TOKYO – Japan’s core consumer prices in December rose 4 percent from a year earlier, double the central bank’s 2-percent target and hitting a fresh 41-year high, data showed on Friday, adding to recent growing signs of mounting inflationary pressure.
The data will likely keep alive market expectations that the Bank of Japan (BOJ) will soon end its yield control policy and allow interest rates to rise more, analysts say.
The increase in the core consumer price index (CPI), which excludes volatile fresh food but includes oil costs, matched a median market forecast and followed a 3.7- percent annual gain seen in November.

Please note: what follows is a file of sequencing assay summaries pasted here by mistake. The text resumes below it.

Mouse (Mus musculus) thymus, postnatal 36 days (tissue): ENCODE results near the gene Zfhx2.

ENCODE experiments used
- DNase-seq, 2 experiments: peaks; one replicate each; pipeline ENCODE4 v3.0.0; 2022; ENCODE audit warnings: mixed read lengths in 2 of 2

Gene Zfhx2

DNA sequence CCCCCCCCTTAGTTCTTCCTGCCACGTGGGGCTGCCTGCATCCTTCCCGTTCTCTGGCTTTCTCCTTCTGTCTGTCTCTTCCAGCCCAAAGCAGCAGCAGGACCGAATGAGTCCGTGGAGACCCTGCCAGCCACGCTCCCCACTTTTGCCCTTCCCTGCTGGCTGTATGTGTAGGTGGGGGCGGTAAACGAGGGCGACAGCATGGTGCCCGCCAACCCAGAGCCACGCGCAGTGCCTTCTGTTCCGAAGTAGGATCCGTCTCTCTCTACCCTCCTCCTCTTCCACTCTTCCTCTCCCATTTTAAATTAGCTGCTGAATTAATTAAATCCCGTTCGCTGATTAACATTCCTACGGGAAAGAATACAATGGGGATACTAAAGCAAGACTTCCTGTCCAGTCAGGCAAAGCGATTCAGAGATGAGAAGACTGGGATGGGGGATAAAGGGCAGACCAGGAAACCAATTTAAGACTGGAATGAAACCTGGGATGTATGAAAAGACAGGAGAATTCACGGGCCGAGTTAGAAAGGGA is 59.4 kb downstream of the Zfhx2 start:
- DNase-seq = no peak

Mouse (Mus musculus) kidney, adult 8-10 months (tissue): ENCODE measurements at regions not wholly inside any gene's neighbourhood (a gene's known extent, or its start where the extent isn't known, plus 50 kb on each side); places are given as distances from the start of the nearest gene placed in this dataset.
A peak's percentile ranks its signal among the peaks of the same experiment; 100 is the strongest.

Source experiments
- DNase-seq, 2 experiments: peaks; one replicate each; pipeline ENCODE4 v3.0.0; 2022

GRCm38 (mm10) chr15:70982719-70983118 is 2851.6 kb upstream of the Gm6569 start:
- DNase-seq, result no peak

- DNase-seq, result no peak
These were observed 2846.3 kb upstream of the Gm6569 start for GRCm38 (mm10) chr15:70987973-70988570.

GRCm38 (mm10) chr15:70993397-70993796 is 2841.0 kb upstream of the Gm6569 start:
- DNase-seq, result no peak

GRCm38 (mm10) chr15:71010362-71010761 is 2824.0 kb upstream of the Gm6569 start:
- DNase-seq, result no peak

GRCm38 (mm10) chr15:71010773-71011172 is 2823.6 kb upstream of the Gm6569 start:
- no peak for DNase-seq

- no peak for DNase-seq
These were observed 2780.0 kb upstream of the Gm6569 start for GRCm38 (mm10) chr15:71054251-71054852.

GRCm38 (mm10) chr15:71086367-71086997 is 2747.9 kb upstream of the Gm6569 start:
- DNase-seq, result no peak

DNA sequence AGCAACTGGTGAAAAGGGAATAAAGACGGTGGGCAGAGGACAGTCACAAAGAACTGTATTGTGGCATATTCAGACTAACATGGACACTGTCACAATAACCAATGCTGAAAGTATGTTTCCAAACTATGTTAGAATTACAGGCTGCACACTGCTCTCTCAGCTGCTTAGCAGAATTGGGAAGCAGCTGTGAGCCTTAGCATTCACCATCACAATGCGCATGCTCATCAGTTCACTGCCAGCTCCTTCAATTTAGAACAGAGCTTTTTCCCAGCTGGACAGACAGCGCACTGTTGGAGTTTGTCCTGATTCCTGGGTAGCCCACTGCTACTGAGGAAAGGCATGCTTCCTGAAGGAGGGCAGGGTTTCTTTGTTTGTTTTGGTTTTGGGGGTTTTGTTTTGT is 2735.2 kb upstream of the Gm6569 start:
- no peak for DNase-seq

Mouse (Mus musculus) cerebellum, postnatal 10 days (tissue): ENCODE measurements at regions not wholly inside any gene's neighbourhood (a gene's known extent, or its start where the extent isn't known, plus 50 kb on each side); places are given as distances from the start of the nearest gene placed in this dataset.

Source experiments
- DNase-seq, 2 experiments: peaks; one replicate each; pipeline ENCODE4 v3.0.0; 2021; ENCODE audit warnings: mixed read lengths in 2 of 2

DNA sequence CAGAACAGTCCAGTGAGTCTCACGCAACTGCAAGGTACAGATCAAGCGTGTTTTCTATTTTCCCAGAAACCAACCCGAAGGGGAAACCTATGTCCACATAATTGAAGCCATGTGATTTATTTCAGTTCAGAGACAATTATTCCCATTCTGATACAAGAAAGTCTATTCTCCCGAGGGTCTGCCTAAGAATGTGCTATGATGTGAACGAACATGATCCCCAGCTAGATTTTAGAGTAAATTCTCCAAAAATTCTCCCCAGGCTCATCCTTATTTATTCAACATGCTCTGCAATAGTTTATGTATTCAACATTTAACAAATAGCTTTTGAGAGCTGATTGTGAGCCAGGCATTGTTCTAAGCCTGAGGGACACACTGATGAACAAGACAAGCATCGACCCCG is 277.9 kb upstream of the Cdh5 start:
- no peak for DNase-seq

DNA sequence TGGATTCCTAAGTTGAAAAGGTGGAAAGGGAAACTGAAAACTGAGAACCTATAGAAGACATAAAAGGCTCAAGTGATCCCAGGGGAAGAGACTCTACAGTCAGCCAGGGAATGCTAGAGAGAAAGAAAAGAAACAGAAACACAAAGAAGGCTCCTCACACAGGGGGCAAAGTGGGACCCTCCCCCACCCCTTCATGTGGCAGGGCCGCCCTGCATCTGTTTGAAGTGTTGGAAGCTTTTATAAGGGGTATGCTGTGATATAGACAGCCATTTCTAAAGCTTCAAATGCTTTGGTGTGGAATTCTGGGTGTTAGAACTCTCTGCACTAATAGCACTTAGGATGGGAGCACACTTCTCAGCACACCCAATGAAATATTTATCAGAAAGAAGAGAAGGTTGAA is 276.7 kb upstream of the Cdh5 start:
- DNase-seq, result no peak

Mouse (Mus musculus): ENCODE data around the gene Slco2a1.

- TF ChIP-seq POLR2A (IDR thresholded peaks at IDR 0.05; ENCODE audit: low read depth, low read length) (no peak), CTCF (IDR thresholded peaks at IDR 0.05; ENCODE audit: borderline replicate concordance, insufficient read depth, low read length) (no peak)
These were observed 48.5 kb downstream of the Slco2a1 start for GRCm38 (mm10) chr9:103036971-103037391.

The annual rise in core CPI thus exceeded the BOJ’s 2 percent target for a ninth straight month.
Core-core CPI, which strips away both fresh food and energy costs, was 3 percent higher in December than a year earlier, accelerating from a 2.8- percent gain seen in November.
The BOJ kept monetary policy ultra-loose on Wednesday but raised its inflation forecasts in fresh quarterly projections, as companies continued to pass on higher raw material costs to households.
Many market players expect the central bank to phase out yield curve control, a policy under which it caps long-term interest rates around zero, when dovish governor Haruhiko Kuroda’s second, five-year term ends in April.
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